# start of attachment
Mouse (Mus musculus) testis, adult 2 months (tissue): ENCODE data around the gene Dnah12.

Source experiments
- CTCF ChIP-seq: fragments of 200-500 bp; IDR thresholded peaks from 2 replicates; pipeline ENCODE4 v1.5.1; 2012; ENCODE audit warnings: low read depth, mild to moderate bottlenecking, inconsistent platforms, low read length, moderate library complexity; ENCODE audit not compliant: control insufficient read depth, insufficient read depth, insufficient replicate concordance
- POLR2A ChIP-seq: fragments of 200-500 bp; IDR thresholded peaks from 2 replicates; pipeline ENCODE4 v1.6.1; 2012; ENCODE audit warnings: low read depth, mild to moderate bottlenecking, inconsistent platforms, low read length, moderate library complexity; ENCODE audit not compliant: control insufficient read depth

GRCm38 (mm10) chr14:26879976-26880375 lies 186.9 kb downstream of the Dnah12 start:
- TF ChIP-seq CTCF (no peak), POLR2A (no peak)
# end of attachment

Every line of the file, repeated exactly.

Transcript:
Mouse (Mus musculus) testis, adult 2 months (tissue): ENCODE data around the gene Dnah12.

Source experiments
- CTCF ChIP-seq: fragments of 200-500 bp; IDR thresholded peaks from 2 replicates; pipeline ENCODE4 v1.5.1; 2012; ENCODE audit warnings: low read depth, mild to moderate bottlenecking, inconsistent platforms, low read length, moderate library complexity; ENCODE audit not compliant: control insufficient read depth, insufficient read depth, insufficient replicate concordance
- POLR2A ChIP-seq: fragments of 200-500 bp; IDR thresholded peaks from 2 replicates; pipeline ENCODE4 v1.6.1; 2012; ENCODE audit warnings: low read depth, mild to moderate bottlenecking, inconsistent platforms, low read length, moderate library complexity; ENCODE audit not compliant: control insufficient read depth

GRCm38 (mm10) chr14:26879976-26880375 lies 186.9 kb downstream of the Dnah12 start:
- TF ChIP-seq CTCF (no peak), POLR2A (no peak)